Nigeria is the only country to set up a trust fund in the African Development Bank for poorer countries to borrow money. After drafting economic reforms within its own borders, Nigerian leaders helped policy makers in other countries with their own reforms. The Nigerian government also organized and finances a program to send doctors, lawyers, teachers and other professionals to work in other countries.
Obasanjo played an instrumental role in creating the New Partnership for Africa’s Development by encouraging other heads of state to create a continent-wide strategy for development. He also has promoted Nigeria’s role on the international stage, not only as one of Africa’s leading countries, but as a one of the most populous countries in the world.
Despite this role as a leader and peacekeeper, Nigeria is not completely free of conflict with its neighbors. In 2006, it settled a long-standing border dispute with Cameroon over the Bakassi Peninsula and agreed to withdraw its troops from the area as part of an agreement arranged by the International Court of Justice in 2002.Nigeria’s neighbors may be wary of its power, but on the whole, they respect and appreciate Nigeria’s status as a leader.
Since joining the United Nations in 1960, Nigeria has consistently committed itself to the cause of peacekeeping and peacemaking. She sent her first troops to participate in the UN peace mission in the Congo, only days after its independence. In World Citizen, a former advisor to Presidents Kennedy, Johnson and Carter, Prof. Ruth Morgenthau says of Nigeria “is among the most committed countries to maintaining the degree of international order that the present UN decision making process permits.”
Today, Nigeria leads the world in international peacekeeping. Of the 80 countries contributing troops to over 20 global operations, Nigeria has more than 6,500 men keeping the peace outside its borders in places such as Bosnia Herzgovena, Iraq, Kuwait, Western Sahara, Liberia, Angola, Rwanda. Nigerian troops have also served in Somalia, Mozambique and Cambodia, The Congo, Chad, Lebanon, India, Pakistan (Kashmir). Nigeria and the United States and edited the first general textbook on the South African government and politics.The key thing in global peacekeeping are the men and women risking their lives in the interest of peace. Nigeria has more of those people than any other country in the world.A hastily assembled force of 1,000 Nigerian troops, the ECOWAS Mission In Liberia (ECOMIL), was airlifted into Liberia on August 15, 2003 to prevent the rebels from overrunning the capital city and committing revenge-inspired war crimes.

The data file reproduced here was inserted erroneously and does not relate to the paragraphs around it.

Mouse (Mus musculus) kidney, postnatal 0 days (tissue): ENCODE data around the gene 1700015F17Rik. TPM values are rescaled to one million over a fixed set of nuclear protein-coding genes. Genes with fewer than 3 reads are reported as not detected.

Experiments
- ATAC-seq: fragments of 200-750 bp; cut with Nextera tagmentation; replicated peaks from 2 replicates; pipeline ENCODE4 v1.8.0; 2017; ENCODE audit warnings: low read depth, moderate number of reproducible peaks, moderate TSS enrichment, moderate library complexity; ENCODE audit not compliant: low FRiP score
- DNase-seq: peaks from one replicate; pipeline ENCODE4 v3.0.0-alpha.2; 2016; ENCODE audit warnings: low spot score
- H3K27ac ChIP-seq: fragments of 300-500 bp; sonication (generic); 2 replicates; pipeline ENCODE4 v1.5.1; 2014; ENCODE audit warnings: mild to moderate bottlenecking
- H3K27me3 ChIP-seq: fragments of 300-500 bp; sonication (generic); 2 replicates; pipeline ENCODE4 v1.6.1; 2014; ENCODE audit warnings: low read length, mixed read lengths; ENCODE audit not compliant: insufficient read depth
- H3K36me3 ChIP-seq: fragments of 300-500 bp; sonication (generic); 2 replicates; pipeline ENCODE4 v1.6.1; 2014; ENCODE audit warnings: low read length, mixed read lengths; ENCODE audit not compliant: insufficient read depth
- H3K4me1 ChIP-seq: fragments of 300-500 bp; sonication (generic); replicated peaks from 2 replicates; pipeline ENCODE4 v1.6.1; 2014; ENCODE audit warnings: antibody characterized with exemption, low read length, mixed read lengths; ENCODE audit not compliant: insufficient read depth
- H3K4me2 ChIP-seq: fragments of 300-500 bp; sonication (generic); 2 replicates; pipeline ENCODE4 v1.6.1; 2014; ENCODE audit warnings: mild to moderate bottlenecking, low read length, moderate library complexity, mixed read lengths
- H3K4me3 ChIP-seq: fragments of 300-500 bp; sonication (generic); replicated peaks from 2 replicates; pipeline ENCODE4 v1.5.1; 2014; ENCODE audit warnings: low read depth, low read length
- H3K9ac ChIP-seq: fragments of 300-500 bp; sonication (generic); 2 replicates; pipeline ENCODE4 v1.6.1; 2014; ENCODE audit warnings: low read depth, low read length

In keeping with a decision made by the Peace and Security Council, Nigeria sent a battalion of 680 troops on Wednesday, July 13, 2005, with two more coming soon thereafter. Rwanda will send a battalion of troops, Senegal, Gambia, Kenya and South Africa will send troops as well. C
anada is providing 105 armoured vehicles, training and maintenance assistance, and personal protective equipment in support of the efforts of the AMIS.
On September 15, a series of African Union mediated talks began in Abuja, Nigeria between representatives of the Sudanese government and the two major rebel groups. However, the SLM faction refused to be present and according to a BBC reporter the SLM “will not recognize anything agreed at the talks.” After a government-supported Arab militia attacked the Aro Sharow refugee camp on September 28, killing at least 32, the African Union on October 1 accused both the Sudanese government and rebels of violating the ceasefire agreement
On Jan. 1, 2010;Nigerian diplomat Ibrahim Gambari became the new head of the joint UN-African Union peacekeeping mission in Sudan’s conflict-torn western Darfur region, the United Nations.. Gambari,was former Nigerian foreign minister and current UN special envoy to Myanmar.
On 13 June 2006, President Olusegun Obasanjo of Nigeria and President Paul Biya of Cameroon resolved the dispute in talks led by UN Secretary General Kofi Annan in New York City. Obasanjo agreed to withdraw Nigerian troops within 60 days and to leave the territory completely in Cameroonian control within the next two years. Annan said, “With today’s agreement on the Bakassi peninsula, a comprehensive resolution of the dispute is within our grasp. The momentum achieved must be sustained.”Nigeria began to withdraw its forces, comprising some 3,000 troops, beginning 1 August 2006, and a ceremony on 14 August marked the formal handover of the northern part of the peninsula. The remainder stayed under Nigerian civil authority for two more years.
On November 22, 2007, the Nigerian Senate passed a resolution declaring that the withdrawal from the Bakassi Peninsula was illegal. The government took no action, and handed the final parts of Bakassi over to Cameroon on 14 August 2008 as planned, but a Federal High Court had stated this should be delayed until all accommodations for resettled Bakassians had been settled; the government did not seem to plan to heed this court order,and did set the necessary mechanisms into motion to override it. Fishermen displaced from Bakassi had been settled in a landlocked area called New Bakassi, which they claimed is already inhabited and not suitable for fishermen like them but only for farmers.